Sniper's Hide Online Training Lesson, Bench vs Prone shooting

How does shooting from a bench vary from shooting from the prone, and what influence does the shooter have on this ? Sniper's Hide online training looks at recoil management from multiple position and the effect it has on, not only Point of Impact, but potentially muzzle velocity. The results may surprise you...

Bench Vs Prone Shooting Variations

Years ago we addressed this, but never with something like muzzle velocity. The question and the demonstration has sort of been wrapped up into Recoil Management, but since we had the question, I wanted to demonstrate it.

The issue, a different muzzle velocity from the bench vs when shooting prone. The answer can be reduced to recoil management as I said, but let’s look at some visuals as well as some numbers.

We tested this 3 different ways, from the Prone, from the bench with our ass on the seat, bladed, and from the bench, with our elbows on the bench, body squared up. One of these positions showed a variation.

Point of impact wise, the bench position has a bit of a vertical as the point of impact was a fraction of inch high. (actually resulted in a dead center hit, but the zero was slightly low) This also resulted in a muzzle velocity variation too.

The following 5 shot averages were recorded: 

Prone: 2717fps 

Bench Back: 2696fps 

Bench Forward: 2716fps 


That is a 20fps variation when the recoil is not properly managed. Huge in a lot of ways… 

The Point of Impact shift was not huge, but it was noticeable and something to consider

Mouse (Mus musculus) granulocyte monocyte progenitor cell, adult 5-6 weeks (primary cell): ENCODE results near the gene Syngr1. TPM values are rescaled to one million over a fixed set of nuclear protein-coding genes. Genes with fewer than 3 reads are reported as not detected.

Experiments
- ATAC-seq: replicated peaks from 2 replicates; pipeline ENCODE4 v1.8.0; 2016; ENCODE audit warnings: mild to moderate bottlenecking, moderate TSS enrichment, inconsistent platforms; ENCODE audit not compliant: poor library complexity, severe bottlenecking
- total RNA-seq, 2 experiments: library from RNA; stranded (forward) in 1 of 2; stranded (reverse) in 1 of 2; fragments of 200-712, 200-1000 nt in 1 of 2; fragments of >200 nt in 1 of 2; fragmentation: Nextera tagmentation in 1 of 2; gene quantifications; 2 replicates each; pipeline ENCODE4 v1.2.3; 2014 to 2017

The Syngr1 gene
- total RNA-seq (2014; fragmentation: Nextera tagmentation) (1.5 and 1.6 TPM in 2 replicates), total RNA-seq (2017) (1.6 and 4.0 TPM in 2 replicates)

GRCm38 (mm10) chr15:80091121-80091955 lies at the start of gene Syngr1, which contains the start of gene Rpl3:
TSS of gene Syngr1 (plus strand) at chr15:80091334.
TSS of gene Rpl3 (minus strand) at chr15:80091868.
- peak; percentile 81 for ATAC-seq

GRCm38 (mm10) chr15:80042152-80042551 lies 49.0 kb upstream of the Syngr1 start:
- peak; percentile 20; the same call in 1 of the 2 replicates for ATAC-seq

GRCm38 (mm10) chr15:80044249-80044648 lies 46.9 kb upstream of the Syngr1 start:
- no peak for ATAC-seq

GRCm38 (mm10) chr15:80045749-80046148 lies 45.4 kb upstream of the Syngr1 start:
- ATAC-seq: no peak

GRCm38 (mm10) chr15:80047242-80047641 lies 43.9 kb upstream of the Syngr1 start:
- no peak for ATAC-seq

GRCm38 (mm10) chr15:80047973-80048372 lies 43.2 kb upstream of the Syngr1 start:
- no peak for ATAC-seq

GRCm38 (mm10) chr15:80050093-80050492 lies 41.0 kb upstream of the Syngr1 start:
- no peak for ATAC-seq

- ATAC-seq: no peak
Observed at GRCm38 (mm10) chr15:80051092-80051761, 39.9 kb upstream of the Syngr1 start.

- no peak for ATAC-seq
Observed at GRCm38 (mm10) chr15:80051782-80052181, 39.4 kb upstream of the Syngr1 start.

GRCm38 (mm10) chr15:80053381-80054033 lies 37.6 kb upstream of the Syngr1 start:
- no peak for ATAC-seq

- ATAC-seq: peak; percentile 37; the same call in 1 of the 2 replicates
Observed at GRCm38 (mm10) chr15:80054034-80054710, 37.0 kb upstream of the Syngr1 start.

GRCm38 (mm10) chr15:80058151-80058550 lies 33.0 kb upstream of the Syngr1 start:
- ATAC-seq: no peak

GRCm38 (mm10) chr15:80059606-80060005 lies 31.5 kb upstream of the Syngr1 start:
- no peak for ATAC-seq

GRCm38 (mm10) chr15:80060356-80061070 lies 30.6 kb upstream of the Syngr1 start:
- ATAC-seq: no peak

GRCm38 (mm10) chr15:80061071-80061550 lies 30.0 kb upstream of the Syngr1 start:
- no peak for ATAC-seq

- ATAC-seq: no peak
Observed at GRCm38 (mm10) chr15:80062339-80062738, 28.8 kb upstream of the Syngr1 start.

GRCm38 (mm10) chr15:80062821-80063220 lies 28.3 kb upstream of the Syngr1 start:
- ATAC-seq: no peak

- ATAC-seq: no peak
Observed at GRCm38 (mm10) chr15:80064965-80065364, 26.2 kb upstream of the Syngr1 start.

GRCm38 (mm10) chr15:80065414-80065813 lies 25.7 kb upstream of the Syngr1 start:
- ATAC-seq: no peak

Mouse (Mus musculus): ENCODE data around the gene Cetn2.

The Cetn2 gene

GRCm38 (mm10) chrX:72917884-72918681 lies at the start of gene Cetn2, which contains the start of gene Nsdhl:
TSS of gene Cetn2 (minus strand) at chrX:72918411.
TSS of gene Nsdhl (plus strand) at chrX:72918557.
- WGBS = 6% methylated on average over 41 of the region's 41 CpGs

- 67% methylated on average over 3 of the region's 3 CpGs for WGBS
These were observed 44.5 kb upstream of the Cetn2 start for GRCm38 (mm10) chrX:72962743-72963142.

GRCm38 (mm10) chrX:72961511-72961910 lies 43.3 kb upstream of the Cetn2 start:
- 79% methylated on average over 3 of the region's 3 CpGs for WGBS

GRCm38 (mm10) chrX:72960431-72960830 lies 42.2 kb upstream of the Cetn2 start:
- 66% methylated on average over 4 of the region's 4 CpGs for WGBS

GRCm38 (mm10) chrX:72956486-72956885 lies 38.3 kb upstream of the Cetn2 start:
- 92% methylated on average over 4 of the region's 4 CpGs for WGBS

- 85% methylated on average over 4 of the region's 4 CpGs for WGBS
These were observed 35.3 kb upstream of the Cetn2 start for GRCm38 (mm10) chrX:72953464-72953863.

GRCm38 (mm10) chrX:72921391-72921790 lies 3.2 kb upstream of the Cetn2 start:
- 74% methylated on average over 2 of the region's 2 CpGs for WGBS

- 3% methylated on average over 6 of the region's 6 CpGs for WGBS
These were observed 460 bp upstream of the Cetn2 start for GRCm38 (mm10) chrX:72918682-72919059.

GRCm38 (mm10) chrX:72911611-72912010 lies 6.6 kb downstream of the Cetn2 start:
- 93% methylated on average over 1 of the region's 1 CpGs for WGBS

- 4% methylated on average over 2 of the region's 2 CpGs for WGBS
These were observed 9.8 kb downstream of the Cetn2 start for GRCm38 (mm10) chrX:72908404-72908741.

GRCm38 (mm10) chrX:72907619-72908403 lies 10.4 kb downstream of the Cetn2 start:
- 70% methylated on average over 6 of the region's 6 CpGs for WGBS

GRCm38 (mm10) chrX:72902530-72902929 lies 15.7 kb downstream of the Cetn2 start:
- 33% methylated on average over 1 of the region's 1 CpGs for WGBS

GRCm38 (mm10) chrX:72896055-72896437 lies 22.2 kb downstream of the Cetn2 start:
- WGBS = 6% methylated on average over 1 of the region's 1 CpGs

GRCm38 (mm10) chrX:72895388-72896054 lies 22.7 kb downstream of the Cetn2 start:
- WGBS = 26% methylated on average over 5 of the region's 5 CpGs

Prone Shot, 

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100 yard Shot from the Bench, no recoil management 

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Recoil management not only tells us where the muzzle is when we zero the rifle, it effects how we zero the rifle. Letting the rifle control the movement usually requires more adjustment on the scope vs the shooter managing the recoil properly. Because recoil pushes the shooter back when sitting tall on a bench, we have the muzzle rising changing the point of impact. This movement also effects the muzzle velocity by moving the energy to the rear vs out the front. It’s essentially bleeding off muzzle velocity. In my case, 20fps. 

So, you have to either measure and account for this, or at least understand the changes and how that can effect our dope.

This is shooter induced, vs mechanical, which is weird because it has a measurable effect. But we put so much into the shot, the Human Factor is huge and this demonstrates it.

It’s why I can argue that some of the science we talk about does not apply to everyone. It’s the nut behind the bolt. 

Do your homework, especially if you shoot alternate positions because poor recoil management can have an effect on the shot not only at 100 yards, but especially at distance where these two errors stack up to one big error. 

Consider reviewing the recoil management videos 


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